A learned colleague remarked to me after the British Grand Prix that Valtteri Bottas could be leading this season's Formula 1 world championship with better luck.
Of all the drivers in F1's big three teams, Bottas is undoubtedly the one who has walked under too many ladders in 2018. He is grand prix racing's equivalent of a crazy black cat lady - muttering to himself indignantly as he feeds the feline companions bestowing all that negative karmic energy on his campaign.
The good news for Bottas is that Mercedes sees well beyond his results - sees that (Melbourne qualifying blunder aside) he has become a much more competitive proposition with a proper winter of preparation behind him.
Bottas has ironed out many of the wrinkles that irritated him too often in 2017, is now literally more comfortable (thanks to a revised seating position) in his Mercedes, and looks likely to earn a deserved second contract extension with F1's reigning world champion team.
But exactly how much better off would Bottas and Mercedes be had the first 10 races of his championship not been derailed by ill-timed safety cars, unusual reliability problems, and unfortunate contact incidents?
Well, that requires some re-imagining of every single one of the 10 grands prix held so far, as all of them have featured the appearance of a safety car (virtual or otherwise). This is the random element that has spiced up almost every race this season and most often been the symptom or cause of Bottas's bad luck.
Had the Haas pit crew shown more composure in Melbourne, not only would its cars likely have finished the race fifth and sixth (assuming Daniel Ricciardo's Red Bull would have eventually jumped both in the pits), Lewis Hamilton would have beaten Sebastian Vettel to victory and Bottas would have dropped two places to 10th.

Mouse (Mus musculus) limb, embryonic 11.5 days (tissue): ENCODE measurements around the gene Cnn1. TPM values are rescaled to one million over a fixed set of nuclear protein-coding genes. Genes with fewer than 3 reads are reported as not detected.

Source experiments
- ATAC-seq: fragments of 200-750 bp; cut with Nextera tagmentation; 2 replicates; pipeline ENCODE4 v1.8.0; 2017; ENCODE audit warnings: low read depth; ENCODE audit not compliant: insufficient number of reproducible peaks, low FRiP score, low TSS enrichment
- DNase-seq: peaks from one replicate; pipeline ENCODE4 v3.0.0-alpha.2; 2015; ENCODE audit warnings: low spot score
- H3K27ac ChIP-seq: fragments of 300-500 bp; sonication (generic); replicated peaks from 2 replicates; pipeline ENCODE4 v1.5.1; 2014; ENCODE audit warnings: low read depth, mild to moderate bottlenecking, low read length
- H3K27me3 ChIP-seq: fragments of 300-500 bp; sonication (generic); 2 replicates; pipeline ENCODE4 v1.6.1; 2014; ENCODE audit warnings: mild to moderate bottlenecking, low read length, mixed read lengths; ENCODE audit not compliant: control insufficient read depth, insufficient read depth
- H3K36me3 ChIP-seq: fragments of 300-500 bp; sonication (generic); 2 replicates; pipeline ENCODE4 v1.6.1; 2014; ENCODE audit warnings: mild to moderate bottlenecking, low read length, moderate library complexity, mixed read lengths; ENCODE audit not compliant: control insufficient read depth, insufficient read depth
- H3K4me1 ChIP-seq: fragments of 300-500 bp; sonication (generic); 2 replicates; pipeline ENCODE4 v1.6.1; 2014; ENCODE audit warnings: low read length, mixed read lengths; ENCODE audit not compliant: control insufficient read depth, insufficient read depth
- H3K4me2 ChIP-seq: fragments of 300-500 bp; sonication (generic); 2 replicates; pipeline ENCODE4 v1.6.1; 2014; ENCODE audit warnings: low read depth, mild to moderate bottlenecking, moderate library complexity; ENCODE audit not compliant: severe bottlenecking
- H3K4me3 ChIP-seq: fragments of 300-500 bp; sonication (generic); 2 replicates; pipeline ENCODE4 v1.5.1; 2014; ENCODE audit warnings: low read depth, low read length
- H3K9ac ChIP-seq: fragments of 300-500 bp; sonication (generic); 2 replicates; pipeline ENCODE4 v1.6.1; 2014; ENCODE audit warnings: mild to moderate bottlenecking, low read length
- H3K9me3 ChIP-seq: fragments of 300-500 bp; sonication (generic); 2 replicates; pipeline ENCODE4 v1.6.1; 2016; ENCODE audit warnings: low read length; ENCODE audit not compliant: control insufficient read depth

In this scenario, Hamilton gains seven points at Vettel's expense, while Max Verstappen loses four (for finishing eighth instead of sixth), and Bottas drops three (for finishing 10th instead of eighth).
The early safety car in Bahrain made very little, if any difference, to the outcome. Considering Ricciardo's Red Bull was the cause, we probably have to credit him back into the race to keep things consistent. Verstappen gets no such credit on account of being the architect of his own downfall in a collision with Hamilton. That would likely have meant a fourth placed finish and 12 extra points for Ricciardo.
Bottas had his chance to challenge Vettel for victory. That Mercedes was too slow to unlock Ferrari's strategy and Bottas too tentative in battle cannot be ascribed to luck, so the rest of the top order remains unchanged.
The good news for Bottas is that Mercedes sees well beyond his results
The safety car undoubtedly undid Bottas in China, setting off a chaotic chain of events that led Ricciardo to an unlikely victory and Verstappen to a disappointing implosion. Given Bottas had earlier overtaken Vettel in the pits, it's very likely he would have won that race without Pierre Gasly and Brendon Hartley tripping over each other at the hairpin.
Freezing the order before that moment, Bottas wins from Vettel, with Verstappen third, Hamilton fourth, Ricciardo fifth and Raikkonen sixth. That boosts Bottas by seven points, but it also gains Vettel double that amount, thanks to not getting subsequently wiped out by Verstappen at the hairpin. Verstappen gains five by enjoying a quieter finish, while Ricciardo would drop 15 points and Raikkonen seven.
The second Baku safety car was caused by Red Bull's self-contained Armageddon. If we remove that from the equation, Gasly and Kevin Magnussen do not collide during the restart, Bottas does not get his 'free' pitstop beforehand, but nor does he suffer a cruel puncture by running over debris subsequently. In normal circumstances, Vettel would win this race from Bottas, with Hamilton likely third and the Red Bulls fourth and fifth, ahead of Raikkonen.
That's an 18-point swing in Bottas's favour, but Vettel also gains 13, while Hamilton and Raikkonen each lose 10 points and the Red Bulls (with Verstappen ahead of Ricciardo as they were before their crash) gaining 12 and 10 points respectively.